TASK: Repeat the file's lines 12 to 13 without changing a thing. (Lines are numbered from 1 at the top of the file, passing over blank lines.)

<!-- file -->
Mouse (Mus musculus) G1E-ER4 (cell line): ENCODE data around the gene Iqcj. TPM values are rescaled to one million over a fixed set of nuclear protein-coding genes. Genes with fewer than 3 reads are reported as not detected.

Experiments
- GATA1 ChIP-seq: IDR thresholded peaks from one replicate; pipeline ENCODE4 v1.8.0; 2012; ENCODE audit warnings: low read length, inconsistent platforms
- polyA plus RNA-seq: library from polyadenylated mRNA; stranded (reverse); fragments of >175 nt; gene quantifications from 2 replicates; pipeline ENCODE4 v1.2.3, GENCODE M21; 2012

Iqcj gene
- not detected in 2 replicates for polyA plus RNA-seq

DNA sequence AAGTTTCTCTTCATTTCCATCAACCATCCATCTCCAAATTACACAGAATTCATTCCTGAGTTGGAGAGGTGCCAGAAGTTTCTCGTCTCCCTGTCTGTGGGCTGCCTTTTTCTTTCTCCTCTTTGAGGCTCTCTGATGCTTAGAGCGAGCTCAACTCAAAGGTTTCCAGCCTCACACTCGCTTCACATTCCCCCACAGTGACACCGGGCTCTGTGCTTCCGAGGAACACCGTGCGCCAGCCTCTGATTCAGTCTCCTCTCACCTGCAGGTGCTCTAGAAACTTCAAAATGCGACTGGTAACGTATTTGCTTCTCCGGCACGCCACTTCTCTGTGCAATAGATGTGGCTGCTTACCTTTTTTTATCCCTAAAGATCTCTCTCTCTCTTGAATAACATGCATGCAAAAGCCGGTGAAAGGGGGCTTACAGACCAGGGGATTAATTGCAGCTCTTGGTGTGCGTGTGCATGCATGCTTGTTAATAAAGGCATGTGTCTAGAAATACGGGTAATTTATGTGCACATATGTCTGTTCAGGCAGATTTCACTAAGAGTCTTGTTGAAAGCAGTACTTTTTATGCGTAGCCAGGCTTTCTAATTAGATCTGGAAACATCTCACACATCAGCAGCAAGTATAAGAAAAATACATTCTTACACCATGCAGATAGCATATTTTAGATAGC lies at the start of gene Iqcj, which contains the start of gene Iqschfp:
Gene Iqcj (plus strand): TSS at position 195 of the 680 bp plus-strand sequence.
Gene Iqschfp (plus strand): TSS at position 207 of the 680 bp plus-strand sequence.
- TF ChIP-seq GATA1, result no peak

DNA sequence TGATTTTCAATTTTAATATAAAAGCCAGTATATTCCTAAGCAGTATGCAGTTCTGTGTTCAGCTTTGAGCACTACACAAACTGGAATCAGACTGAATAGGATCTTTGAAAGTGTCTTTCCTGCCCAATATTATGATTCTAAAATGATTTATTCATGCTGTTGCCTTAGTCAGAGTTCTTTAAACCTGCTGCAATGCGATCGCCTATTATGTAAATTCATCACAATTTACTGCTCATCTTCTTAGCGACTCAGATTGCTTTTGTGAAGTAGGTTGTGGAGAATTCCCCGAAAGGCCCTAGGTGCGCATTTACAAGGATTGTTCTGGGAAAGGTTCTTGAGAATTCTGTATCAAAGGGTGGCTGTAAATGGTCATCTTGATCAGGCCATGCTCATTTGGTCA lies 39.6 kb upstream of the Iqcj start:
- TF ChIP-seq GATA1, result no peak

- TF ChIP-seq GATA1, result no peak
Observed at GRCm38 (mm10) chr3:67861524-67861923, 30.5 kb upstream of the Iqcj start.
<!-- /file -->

- TF ChIP-seq GATA1, result no peak

- TF ChIP-seq GATA1, result no peak